The differential diagnosis of a heart murmur begins with a careful assessment of its major attributes and response to bedside maneuvers. The history, clinical context, and associated physical examination findings provide additional clues by which the significance of a heart murmur is established. Accurate bedside identification of a heart murmur can inform decisions regarding the indications for noninvasive testing and the need for referral to a cardiovascular specialist. Preliminary discussions can be held with the patient regarding antibiotic or rheumatic fever prophylaxis, the need to restrict various forms of physical activity, and the potential role for family screening.
Heart murmurs are caused by audible vibrations that are due to increased turbulence from accelerated blood flow through normal or abnormal orifices, flow through a narrowed or irregular orifice into a dilated vessel or chamber, or backward flow through an incompetent valve, ventricular septal defect, or patent ductus arteriosus. They traditionally are defined in terms of their timing within the cardiac cycle (Fig. e13-1). Systolic murmurs begin with or after the first heart sound (S1) and terminate at or before the component (A2 or P2) of the second heart sound (S2) that corresponds to their site of origin (left or right, respectively). Diastolic murmurs begin with or after the associated component of S2 and end at or before the subsequent S1. Continuous murmurs are not confined to either phase of the cardiac cycle but instead begin in early systole and proceed through S2 into all or part of diastole. The accurate timing of heart murmurs is the first step in their identification. The distinction between S1 and S2 and, therefore, systole and diastole is usually a straightforward process but can be difficult in the setting of a tachyarrhythmia, in which case the heart sounds can be distinguished by simultaneous palpation of the carotid upstroke, which should closely follow S1.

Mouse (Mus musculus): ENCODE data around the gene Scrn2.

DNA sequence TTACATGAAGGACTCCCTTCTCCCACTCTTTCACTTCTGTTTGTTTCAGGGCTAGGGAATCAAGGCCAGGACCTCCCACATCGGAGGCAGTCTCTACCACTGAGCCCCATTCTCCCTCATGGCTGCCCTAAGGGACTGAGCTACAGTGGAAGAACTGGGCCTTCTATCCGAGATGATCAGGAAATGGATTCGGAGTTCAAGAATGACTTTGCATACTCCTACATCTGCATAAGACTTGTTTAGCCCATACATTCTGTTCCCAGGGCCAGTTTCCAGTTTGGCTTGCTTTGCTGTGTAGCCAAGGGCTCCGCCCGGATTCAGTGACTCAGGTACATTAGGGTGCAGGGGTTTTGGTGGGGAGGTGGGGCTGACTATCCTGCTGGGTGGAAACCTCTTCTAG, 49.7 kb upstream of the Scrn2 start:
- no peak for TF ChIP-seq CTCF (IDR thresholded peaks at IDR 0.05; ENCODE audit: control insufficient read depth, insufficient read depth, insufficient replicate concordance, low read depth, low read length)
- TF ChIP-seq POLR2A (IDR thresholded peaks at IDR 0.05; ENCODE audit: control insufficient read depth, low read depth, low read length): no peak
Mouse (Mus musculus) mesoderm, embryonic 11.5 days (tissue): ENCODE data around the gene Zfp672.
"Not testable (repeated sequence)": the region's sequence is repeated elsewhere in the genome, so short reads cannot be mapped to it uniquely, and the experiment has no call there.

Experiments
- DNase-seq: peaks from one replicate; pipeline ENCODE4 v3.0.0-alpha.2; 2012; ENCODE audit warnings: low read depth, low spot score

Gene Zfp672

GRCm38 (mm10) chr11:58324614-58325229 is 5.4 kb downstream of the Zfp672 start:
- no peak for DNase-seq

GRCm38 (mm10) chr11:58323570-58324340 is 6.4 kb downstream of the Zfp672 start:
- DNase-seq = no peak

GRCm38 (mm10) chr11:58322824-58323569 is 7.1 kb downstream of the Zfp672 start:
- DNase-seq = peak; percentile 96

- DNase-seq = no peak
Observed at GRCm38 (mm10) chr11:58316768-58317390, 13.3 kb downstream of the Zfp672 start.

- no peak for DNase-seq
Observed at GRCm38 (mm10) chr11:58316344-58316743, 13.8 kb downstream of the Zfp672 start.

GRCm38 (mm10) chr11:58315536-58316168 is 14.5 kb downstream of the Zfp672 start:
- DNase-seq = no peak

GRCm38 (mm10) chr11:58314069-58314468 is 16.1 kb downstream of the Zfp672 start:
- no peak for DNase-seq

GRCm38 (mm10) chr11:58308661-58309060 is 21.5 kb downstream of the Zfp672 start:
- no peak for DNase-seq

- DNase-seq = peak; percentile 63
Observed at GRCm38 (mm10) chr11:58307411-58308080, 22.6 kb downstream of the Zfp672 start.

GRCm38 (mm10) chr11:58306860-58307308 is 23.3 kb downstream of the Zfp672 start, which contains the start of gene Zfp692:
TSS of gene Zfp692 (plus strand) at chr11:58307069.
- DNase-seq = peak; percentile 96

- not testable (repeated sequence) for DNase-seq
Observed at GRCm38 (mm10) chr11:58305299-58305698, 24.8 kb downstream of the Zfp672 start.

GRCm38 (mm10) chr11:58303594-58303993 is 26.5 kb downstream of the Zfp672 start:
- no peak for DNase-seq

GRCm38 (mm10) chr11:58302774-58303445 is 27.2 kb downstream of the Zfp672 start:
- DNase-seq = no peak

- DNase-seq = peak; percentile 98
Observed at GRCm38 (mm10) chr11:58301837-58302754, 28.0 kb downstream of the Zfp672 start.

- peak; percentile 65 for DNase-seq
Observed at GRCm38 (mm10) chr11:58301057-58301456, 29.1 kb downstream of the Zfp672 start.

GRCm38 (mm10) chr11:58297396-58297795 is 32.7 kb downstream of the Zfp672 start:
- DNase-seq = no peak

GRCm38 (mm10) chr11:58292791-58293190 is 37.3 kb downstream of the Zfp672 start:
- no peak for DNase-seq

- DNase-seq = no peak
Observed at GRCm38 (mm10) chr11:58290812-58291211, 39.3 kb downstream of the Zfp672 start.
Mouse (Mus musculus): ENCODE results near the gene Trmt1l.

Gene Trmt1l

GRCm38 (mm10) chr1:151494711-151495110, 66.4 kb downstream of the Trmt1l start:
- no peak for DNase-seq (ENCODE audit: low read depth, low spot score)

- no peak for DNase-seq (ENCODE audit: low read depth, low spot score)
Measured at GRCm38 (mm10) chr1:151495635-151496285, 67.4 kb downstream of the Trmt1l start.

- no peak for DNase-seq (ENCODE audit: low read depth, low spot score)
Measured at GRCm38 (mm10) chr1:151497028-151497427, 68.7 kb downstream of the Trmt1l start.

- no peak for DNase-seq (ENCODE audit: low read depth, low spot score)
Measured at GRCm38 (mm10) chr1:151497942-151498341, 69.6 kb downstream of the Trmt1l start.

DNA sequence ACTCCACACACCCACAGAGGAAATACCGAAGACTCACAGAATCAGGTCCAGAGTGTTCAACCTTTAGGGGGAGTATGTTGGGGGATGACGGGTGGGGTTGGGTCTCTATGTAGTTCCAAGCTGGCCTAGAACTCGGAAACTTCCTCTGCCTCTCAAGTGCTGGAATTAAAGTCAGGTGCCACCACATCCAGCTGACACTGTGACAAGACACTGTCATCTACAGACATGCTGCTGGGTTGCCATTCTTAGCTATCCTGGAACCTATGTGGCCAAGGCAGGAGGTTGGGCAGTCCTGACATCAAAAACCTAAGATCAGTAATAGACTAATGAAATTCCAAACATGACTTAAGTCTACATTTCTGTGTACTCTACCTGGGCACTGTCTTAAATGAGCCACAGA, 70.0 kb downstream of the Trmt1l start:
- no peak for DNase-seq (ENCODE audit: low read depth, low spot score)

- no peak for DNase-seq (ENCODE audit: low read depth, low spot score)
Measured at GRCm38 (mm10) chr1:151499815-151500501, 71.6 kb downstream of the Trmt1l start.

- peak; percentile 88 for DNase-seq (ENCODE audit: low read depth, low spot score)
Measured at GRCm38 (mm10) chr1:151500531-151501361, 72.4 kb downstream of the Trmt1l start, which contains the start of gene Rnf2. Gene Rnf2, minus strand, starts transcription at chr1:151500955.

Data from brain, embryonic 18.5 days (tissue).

Diagram depicting principal heart murmurs. A. Presystolic murmur of mitral or tricuspid stenosis. B. Holosystolic (pansystolic) murmur of mitral or tricuspid regurgitation or of ventricular septal defect. C. Aortic ejection murmur beginning with an ejection click and fading before the second heart sound. D. Systolic murmur in pulmonic stenosis spilling through the aortic second sound, pulmonic valve closure being delayed. E. Aortic or pulmonary diastolic murmur. F. Long diastolic murmur of mitral stenosis after the opening snap (OS). G. Short mid-diastolic inflow murmur after a third heart sound. H. Continuous murmur of patent ductus arteriosus. (Adapted from P Wood, Diseases of the Heart and Circulation, London, Eyre & Spottiswood, 1968. Permission granted courtesy of Antony and Julie Wood.)
The duration of a heart murmur depends on the length of time over which a pressure difference exists between two cardiac chambers, the ...